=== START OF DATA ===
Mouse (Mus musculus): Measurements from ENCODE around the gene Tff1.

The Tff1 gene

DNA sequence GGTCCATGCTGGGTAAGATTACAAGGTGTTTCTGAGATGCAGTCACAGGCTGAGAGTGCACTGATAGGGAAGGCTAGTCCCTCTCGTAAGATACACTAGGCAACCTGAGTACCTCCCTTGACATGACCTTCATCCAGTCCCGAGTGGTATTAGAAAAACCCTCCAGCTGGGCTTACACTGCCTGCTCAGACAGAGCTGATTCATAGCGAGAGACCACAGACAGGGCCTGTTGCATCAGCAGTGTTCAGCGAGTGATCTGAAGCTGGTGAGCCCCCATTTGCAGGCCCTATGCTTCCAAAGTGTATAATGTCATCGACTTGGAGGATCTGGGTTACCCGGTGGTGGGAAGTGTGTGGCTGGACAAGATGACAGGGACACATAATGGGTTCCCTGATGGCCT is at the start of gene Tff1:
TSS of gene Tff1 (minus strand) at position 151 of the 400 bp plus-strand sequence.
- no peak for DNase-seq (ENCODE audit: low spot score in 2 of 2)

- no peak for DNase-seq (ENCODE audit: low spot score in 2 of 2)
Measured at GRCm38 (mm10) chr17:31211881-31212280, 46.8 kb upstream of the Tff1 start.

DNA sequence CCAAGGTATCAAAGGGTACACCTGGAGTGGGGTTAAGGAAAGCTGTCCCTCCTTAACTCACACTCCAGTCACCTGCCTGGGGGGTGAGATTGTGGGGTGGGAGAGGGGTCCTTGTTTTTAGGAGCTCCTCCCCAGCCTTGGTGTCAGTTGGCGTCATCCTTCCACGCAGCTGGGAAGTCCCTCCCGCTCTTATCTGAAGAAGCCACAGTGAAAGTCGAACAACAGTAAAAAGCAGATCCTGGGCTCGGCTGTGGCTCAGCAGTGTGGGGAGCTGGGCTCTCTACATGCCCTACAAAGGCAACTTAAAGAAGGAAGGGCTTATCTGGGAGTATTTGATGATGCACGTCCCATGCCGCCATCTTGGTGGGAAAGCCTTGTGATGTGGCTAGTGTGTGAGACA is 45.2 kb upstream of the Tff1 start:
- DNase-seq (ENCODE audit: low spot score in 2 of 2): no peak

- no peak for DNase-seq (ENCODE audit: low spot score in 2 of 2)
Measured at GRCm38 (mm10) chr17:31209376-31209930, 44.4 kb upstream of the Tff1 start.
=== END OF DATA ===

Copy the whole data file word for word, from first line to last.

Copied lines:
Mouse (Mus musculus): Measurements from ENCODE around the gene Tff1.

The Tff1 gene

DNA sequence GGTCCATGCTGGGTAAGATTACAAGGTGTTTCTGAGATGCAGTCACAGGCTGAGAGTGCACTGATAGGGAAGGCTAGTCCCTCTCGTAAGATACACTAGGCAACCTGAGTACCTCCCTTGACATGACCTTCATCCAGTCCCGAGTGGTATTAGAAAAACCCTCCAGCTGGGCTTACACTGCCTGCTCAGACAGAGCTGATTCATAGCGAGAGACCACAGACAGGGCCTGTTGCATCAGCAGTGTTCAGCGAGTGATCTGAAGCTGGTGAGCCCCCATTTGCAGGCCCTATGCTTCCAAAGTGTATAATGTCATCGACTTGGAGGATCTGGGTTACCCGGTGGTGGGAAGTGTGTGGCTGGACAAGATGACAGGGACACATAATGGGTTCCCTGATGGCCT is at the start of gene Tff1:
TSS of gene Tff1 (minus strand) at position 151 of the 400 bp plus-strand sequence.
- no peak for DNase-seq (ENCODE audit: low spot score in 2 of 2)

- no peak for DNase-seq (ENCODE audit: low spot score in 2 of 2)
Measured at GRCm38 (mm10) chr17:31211881-31212280, 46.8 kb upstream of the Tff1 start.

DNA sequence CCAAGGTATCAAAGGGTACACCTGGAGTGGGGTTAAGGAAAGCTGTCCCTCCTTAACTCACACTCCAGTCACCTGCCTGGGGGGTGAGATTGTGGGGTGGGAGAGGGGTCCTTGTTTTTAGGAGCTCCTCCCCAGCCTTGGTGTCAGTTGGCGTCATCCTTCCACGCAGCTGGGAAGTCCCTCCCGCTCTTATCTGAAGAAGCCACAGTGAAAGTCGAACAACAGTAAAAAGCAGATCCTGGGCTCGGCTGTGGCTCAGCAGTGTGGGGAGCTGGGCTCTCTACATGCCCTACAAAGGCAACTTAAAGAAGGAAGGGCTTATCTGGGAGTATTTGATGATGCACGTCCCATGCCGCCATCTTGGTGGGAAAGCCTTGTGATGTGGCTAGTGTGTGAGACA is 45.2 kb upstream of the Tff1 start:
- DNase-seq (ENCODE audit: low spot score in 2 of 2): no peak

- no peak for DNase-seq (ENCODE audit: low spot score in 2 of 2)
Measured at GRCm38 (mm10) chr17:31209376-31209930, 44.4 kb upstream of the Tff1 start.